Violetta Grudina in the Navalny office in Murmansk in 2018. Photo: Atle Staalesen

"I will continue to fight, and no court verdict can stop me"

Violetta Grudina and her organization in Murmansk is now officially declared "extremist" after Moscow judges in a show case ruled against Navalny's Anti-Corruption Foundation.
June 10, 2021

In a hasty court case, judges in the Moscow City Court on Wednesday ruled against the opposition movement that over the last years has become a growing threat to the authoritarian rulers in the Kremlin.

The Anti-Corruption Foundation and all of Navalny’s regional organisations are now officially “extremist”, and their activities banned on Russian soil.

Anyone who continues to work for the organisations faces several years behind bars. That includes activities such as distribution of information, financial operations, participation in elections and organisation of events, legal team Komanda 29 informs.

But the threats from the authorities appear not to stop Violetta Grudina, the woman who relentlessly has headed the local Navalny office in Murmansk since it opened in July 2017. Grudina intends to continue to work against the rulers in her far northern region.

“I want my children, my relatives to have a better life. With good salaries and pensions, free and decent,” she says in a statement.

“I will continue to work and no court decision will stop me!” she underlines.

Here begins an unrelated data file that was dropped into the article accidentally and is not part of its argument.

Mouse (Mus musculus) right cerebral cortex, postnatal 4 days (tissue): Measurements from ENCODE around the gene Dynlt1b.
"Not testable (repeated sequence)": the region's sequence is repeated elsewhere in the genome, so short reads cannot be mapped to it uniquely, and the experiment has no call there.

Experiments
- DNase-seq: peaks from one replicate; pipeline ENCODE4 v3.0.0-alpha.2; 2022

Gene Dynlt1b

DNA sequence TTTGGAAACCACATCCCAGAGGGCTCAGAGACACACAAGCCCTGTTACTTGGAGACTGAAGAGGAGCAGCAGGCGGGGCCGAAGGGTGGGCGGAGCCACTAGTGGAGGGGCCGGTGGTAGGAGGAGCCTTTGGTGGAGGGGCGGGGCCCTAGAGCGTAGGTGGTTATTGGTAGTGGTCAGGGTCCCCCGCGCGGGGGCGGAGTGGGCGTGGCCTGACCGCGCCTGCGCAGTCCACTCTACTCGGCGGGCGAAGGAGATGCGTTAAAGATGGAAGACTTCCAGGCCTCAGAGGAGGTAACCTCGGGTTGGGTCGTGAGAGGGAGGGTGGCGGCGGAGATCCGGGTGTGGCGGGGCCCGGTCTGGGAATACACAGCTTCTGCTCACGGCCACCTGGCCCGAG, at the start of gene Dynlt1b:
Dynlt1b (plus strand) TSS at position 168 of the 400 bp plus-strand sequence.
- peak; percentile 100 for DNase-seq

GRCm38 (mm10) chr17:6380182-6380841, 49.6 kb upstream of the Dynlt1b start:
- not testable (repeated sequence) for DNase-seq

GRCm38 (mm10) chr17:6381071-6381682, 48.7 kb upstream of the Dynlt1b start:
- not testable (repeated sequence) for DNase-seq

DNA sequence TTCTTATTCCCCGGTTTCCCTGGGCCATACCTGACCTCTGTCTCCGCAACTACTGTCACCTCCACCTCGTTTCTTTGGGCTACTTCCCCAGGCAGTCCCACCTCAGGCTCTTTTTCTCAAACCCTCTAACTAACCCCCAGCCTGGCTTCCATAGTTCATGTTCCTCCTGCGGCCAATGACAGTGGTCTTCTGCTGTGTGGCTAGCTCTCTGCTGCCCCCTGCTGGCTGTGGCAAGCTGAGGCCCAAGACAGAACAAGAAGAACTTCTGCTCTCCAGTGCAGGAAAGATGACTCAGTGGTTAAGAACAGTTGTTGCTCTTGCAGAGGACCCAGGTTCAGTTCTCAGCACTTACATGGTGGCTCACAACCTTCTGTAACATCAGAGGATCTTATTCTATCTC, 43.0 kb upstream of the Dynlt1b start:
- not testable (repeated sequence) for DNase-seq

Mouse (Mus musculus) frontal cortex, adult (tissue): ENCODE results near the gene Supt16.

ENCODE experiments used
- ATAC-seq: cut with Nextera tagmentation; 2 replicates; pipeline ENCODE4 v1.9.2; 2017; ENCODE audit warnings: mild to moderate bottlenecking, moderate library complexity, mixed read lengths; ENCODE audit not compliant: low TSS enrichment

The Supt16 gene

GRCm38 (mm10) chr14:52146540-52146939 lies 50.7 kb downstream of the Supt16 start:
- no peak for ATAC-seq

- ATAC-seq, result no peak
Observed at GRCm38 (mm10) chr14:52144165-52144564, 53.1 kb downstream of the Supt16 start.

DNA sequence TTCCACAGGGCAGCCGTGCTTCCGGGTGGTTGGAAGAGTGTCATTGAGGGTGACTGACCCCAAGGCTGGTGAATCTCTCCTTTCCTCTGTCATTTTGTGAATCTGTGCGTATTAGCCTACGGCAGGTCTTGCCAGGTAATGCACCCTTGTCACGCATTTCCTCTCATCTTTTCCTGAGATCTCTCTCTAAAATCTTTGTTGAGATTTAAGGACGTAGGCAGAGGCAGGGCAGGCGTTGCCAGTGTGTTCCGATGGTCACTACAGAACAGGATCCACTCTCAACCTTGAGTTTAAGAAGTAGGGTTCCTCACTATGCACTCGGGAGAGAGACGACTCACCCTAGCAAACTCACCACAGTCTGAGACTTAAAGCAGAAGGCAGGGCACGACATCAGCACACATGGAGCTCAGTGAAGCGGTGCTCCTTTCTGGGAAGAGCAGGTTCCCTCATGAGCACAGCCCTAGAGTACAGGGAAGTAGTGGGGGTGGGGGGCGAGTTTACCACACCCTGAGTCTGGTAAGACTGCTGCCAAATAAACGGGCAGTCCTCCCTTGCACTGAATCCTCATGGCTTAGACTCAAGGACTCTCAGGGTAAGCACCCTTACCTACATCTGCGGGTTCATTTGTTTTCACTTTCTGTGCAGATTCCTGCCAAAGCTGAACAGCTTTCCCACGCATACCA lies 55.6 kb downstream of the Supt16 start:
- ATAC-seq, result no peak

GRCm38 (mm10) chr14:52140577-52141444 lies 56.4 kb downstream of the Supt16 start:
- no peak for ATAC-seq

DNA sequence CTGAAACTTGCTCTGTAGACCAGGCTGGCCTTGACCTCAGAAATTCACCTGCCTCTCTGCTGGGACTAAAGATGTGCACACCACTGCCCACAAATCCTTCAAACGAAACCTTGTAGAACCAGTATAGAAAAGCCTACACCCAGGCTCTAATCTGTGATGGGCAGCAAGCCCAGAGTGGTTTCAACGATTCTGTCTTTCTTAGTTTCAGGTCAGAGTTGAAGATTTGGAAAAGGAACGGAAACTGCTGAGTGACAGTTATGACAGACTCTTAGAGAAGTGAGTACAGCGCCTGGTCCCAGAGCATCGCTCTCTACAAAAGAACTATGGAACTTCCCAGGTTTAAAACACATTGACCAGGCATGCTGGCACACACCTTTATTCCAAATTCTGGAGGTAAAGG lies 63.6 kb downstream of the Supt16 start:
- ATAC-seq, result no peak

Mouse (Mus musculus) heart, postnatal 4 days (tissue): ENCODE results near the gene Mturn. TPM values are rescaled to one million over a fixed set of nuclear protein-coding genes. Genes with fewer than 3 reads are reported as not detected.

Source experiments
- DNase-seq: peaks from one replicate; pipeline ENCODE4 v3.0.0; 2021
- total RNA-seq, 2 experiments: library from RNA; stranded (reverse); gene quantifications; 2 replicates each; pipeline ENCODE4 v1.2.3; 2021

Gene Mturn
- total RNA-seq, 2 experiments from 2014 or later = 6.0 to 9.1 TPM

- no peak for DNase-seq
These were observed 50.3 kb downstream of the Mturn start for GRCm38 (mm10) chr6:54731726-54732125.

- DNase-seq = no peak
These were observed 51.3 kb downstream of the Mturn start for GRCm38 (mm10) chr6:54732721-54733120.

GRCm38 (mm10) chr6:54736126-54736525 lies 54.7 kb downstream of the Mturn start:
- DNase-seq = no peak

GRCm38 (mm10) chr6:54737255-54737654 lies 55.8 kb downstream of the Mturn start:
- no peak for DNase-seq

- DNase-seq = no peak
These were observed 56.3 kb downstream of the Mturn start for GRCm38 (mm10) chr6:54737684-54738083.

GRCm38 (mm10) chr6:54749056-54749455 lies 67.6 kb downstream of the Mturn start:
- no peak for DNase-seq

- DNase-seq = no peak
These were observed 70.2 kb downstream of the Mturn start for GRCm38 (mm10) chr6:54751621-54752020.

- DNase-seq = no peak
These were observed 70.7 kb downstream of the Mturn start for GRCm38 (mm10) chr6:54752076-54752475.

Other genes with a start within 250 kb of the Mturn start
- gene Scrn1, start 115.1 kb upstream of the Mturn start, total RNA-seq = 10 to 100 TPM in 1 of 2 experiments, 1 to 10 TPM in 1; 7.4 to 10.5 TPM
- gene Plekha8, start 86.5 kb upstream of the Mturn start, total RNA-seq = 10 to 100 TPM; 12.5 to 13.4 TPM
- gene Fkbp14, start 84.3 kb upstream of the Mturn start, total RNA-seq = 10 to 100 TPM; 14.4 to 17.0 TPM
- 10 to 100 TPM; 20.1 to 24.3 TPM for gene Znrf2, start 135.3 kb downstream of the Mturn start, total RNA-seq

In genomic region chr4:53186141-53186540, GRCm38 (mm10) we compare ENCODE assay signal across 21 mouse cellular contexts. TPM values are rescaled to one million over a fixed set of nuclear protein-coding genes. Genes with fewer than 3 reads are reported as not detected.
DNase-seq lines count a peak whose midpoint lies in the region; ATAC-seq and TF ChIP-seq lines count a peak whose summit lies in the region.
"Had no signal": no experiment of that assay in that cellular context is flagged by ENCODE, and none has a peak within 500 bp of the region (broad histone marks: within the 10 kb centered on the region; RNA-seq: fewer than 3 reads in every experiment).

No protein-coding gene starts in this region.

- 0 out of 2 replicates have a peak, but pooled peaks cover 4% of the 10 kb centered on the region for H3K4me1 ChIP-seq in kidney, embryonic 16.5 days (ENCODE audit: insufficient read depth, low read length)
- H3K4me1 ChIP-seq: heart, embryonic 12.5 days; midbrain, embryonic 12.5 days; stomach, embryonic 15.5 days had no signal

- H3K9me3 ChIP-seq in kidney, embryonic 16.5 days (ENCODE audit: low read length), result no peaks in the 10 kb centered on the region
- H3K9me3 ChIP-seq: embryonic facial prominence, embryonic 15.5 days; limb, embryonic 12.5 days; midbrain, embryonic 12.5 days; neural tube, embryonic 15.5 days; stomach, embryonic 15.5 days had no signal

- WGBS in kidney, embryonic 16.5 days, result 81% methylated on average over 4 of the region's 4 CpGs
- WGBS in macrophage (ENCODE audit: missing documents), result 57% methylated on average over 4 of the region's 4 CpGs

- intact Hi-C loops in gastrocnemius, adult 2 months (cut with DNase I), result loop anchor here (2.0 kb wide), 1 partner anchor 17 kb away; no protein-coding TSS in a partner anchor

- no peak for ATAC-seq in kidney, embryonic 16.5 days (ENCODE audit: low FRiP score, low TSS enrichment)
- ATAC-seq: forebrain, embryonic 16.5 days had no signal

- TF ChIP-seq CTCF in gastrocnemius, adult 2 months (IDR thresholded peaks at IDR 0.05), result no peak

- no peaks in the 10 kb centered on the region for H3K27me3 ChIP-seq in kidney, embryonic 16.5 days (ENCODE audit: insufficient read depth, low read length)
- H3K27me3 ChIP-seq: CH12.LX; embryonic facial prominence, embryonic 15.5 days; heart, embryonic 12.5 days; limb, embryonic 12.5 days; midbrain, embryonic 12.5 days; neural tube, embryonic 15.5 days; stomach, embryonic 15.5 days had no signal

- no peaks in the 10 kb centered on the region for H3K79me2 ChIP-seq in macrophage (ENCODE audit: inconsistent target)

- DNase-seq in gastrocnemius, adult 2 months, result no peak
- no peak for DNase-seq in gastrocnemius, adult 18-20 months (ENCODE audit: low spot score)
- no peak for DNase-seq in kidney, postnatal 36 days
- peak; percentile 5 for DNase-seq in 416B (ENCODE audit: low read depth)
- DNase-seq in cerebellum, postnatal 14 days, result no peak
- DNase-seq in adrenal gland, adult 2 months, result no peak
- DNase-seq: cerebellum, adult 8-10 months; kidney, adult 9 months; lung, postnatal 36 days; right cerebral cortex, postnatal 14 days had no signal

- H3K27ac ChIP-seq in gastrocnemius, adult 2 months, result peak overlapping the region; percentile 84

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Grudina is now running for a seat in the Murmansk City Council. Her election campaign has met ardent opposition from anti-democratic forces in the region. The politician has repeatedly been detained by police and in late April someone broke into her office and painted swastikas on the walls. The same people had also poured some kind of foam in front of her office door. Her postbox had been stuffed with leaflets that warn against her candidacy.

Ahead of its ban, Navalny’s Anti-Corruption Foundation warned that “the darkest of times” is about to descend on Russia and that the extremism charges “will open the way for hundreds of criminal cases.”

“All or our colleagues will be under pressure […] and in the worst case, even volunteers, the supporters and the ones who hand out leaflets and participate in our activities will be charged,” the organization said.

“The darkest of times for free thinking people and civil society in Russia is coming. Actually, the Kremlin has just demanded that everyone that does not consent are to be declared extremist,” the statement reads.

 

Aleksei Navalny in 2018 intended to run for Russian presidency, but was ulitmately barred from taking part in the vote. Photo: Atle Staalesen

 

The Kremlin persecution of Aleksei Navalny and his team has encountered condemnation from the international community.  In a statement, the Norwegian Foreign Ministry on Thursday said the verdict is “an attack on every Russian citizens’ democratic rights.”

“The Russian state must allow & promote conditions for real political competition and dissent,” Foreign Minister Ine Eriksen Søreide says.

 

 

The team of lawyers that defend Navalny and the Anti-Corruption Foundation now has a month to decide whether they will file an appeal.

The lawyers are themselves under mounting pressure from the Kremlin, and their leader Ivan Pavlov was in late April himself detained by police and charged with violations of the Russian criminal code.

This week’s court hearing took place in a closed regime and without the key defendant Aleksei Navalny. As increasingly normal procedure in Russian show cases, a key part of the case documents had been coded “classified” by the prosecutors. All requests from the defense were rejected and no plausible proof of guilt was presented, Team29 informs.

The group of independent lawyers on their website presents a timeline for the whole case (in Russian).

 

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